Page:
Carefully rehabilitated for adaptive reuse as commercial office space, the exterior unreinforced masonry, wood windows, metal cornice, penthouse, fire escape, metal balconies, entrance portico, balconies and central courtyard were cleaned, repaired and beautifully restored to their original appearance. The masonry, foundations and penthouse were seismically upgraded, and improvements for accessibility were completed, along with installation of landscape and lighting improvements and new MEP systems to bring the property back into serviceable use.
Restoration Award: Mendota Block
2663 Main Street
Owner: Redcar Properties, Jim Jacobsen
Preservation Consultant: GPA Historic Consulting
Building Renovation Services: Bielski Building Restoration
Who would have thought that the red brick Mendota Block on Main and Hill, with awnings over Starbucks, had a secret identity? The Landmarks Commission named it a landmark in 2014, based upon its 1913 construction date as an early commercial brick building on Main Street, and its association with the artist James Turrell, who owned the building from 1966-1974 and developed his unique work with light there.
When Redcar Properties purchased the building in 2018, their historic consultant found that fake “historic” alterations had undermined its authenticity. Stripping off many layers of red-brown paint, removing a false cornice, removing stucco on the ground floor, removing non-original windows and awnings, revealed many surprises. The original brick colors are highly unusual, with tan bricks creating architectural divisions on grey brick, and an ornate frieze near the roofline. Wood storefronts and double-hung windows were restored. The resulting restoration reveals the building’s original identity, hidden for so many years.
Rehabilitation Award: 2518-2522 4th Street
Owners: Berta Negari, Daniel Negari, XYZ Rent, LLC
Structural Engineer: Alpha Structural
Contractor: XYZ Rent, LLC
Designer: Moji Ghadessi, XYZ Rent, LLC
This Spanish Colonial triplex, constructed in 1936, came to the Conservancy’s attention in 2018 because a demolition permit application was filed. At the Conservancy’s urging, it was designated as a Structure of Merit, and subsequently was incorporated into the Fourth Street Corner Historic District. At that time, the basement unit was uninhabitable, exterior stucco cladding had been partially removed to inspect structural problems, and the building suffered from long term deferred maintenance.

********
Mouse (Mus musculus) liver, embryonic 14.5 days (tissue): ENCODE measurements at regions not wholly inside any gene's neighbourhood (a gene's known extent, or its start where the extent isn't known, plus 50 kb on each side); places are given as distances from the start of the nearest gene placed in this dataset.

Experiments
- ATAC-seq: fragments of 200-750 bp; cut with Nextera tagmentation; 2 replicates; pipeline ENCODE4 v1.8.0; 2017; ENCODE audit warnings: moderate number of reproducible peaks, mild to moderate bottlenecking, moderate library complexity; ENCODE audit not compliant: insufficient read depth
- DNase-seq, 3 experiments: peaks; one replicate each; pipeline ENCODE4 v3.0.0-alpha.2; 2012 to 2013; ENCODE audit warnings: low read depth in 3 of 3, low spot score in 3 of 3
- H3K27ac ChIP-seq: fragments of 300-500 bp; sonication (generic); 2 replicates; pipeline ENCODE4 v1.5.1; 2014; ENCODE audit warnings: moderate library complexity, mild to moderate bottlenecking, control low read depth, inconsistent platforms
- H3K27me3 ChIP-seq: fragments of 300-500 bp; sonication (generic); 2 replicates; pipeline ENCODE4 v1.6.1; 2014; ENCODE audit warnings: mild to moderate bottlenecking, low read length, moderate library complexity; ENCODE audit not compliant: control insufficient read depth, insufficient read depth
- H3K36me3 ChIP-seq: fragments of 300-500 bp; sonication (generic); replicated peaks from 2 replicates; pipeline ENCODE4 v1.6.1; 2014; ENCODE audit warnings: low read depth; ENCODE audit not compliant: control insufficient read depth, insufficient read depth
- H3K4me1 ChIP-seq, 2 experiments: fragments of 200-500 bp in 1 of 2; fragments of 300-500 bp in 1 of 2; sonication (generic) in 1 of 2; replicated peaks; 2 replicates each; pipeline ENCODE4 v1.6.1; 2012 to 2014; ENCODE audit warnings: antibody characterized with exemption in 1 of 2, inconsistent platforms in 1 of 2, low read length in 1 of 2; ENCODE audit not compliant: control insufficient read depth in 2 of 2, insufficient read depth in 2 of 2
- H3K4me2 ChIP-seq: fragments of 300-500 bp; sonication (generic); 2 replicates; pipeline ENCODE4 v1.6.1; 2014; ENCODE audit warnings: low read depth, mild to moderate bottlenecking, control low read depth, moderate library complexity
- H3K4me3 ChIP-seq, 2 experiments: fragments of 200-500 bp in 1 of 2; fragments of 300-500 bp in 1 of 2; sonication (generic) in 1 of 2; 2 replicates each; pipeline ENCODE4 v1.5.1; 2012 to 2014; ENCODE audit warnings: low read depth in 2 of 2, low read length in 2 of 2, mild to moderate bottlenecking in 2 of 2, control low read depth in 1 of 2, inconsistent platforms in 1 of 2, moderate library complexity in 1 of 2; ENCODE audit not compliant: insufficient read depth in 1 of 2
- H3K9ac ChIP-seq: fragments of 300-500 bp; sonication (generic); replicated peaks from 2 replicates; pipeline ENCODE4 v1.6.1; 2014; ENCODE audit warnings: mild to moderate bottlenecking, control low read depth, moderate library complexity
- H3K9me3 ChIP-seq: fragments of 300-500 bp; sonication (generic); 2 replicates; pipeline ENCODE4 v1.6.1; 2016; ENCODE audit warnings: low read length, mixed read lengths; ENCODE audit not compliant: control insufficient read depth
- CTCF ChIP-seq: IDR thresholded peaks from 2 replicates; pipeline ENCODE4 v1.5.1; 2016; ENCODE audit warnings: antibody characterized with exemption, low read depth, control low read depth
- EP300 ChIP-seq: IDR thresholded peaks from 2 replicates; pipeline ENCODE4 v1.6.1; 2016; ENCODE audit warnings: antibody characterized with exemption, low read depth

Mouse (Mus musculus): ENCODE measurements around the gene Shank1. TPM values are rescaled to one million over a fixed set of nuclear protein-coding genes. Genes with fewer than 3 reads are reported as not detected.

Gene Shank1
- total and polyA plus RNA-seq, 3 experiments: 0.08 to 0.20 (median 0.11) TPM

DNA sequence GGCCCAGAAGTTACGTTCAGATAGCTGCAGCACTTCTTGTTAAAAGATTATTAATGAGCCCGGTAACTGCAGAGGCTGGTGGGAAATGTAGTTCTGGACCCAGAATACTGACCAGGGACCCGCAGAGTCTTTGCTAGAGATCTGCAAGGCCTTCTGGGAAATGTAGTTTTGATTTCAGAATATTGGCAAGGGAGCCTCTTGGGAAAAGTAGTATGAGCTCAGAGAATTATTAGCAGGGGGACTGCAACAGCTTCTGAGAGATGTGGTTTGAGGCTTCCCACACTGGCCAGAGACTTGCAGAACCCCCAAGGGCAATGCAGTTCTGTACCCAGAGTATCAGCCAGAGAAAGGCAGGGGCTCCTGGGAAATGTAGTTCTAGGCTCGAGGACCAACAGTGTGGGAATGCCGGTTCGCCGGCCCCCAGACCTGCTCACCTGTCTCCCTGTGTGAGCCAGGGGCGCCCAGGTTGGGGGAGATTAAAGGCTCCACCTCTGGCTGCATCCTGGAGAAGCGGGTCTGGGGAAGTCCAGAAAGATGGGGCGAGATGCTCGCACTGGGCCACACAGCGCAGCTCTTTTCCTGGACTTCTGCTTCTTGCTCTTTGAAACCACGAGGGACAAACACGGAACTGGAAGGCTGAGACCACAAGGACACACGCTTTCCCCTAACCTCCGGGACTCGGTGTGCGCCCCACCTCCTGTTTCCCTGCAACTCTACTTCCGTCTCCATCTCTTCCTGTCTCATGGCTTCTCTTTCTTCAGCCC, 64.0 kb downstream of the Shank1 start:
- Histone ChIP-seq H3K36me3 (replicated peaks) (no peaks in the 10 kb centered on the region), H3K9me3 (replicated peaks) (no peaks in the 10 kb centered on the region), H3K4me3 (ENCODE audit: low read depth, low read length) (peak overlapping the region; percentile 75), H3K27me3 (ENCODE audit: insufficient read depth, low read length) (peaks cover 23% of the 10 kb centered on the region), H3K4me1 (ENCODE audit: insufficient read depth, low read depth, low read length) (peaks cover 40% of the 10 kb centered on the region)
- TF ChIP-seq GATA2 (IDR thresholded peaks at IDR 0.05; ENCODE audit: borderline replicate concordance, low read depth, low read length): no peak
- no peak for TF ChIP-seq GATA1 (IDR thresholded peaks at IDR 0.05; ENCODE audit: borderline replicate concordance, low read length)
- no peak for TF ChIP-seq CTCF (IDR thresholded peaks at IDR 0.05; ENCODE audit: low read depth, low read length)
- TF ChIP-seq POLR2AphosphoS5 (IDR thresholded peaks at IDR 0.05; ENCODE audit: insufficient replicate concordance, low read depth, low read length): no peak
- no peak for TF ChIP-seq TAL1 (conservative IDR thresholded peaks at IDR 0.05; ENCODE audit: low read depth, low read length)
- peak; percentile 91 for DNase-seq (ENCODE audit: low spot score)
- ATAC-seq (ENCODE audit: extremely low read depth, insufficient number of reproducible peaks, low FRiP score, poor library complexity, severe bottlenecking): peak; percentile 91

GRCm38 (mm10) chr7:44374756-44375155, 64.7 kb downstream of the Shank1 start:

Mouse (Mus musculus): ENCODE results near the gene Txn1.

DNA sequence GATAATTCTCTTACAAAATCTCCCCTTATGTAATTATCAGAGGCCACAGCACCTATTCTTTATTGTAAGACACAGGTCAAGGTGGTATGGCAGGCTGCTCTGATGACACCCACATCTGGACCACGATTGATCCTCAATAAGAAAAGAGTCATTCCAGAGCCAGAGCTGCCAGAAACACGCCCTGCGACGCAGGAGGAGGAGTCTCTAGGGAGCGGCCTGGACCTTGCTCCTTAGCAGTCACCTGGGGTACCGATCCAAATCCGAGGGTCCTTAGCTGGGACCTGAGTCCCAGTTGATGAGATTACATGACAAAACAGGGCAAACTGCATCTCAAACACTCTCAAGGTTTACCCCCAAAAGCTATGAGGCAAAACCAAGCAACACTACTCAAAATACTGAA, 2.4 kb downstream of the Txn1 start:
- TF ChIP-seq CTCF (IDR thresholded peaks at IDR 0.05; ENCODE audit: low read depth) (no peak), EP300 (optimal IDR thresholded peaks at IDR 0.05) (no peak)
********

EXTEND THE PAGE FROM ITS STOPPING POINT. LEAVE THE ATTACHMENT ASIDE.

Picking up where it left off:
XYZ Rents, a company that rehabilitates rental properties, has done a comprehensive rehabilitation to give the building new life. Structural stabilization required extensive work, replacing the foundation and dry-rotted wood. Plumbing and electrical systems were replaced, and repairs made inside and out. Three feet were added to the basement unit to make it habitable. Overgrown shrubs in front were removed to reveal picture windows on the façade. All work was done by faithfully matching the historic materials and design, including paint colors. Rehabilitation of the rear structure with garages and dwelling units was also undertaken. The rehabilitation work took two years to complete.
Stewardship Award: 1001 Maple Street, Kathy Solomon and Bob Burchman
When this 1912 Craftsman home in Sunset Park was purchased in 1997, the new owners were given undated historic photos showing many changes in the dilapidated home.
Inspired by the photos, and undeterred by professional advice not to attempt it, they removed the stucco encasing the original shingles and rebuilt the porch stairs and pillars in their original locations. They restored the original front door, salvaged most of the existing shingles and, where possible, retained the original windows. More recent work included rebuilding of the steps leading down to the sidewalk, where the original retaining walls remain in place. The interior was relatively intact and many of the historic light fixtures were found, repaired, and reinstalled.
The creative rehabilitation of 1001 Maple is very much in the spirit of the Craftsman aesthetic.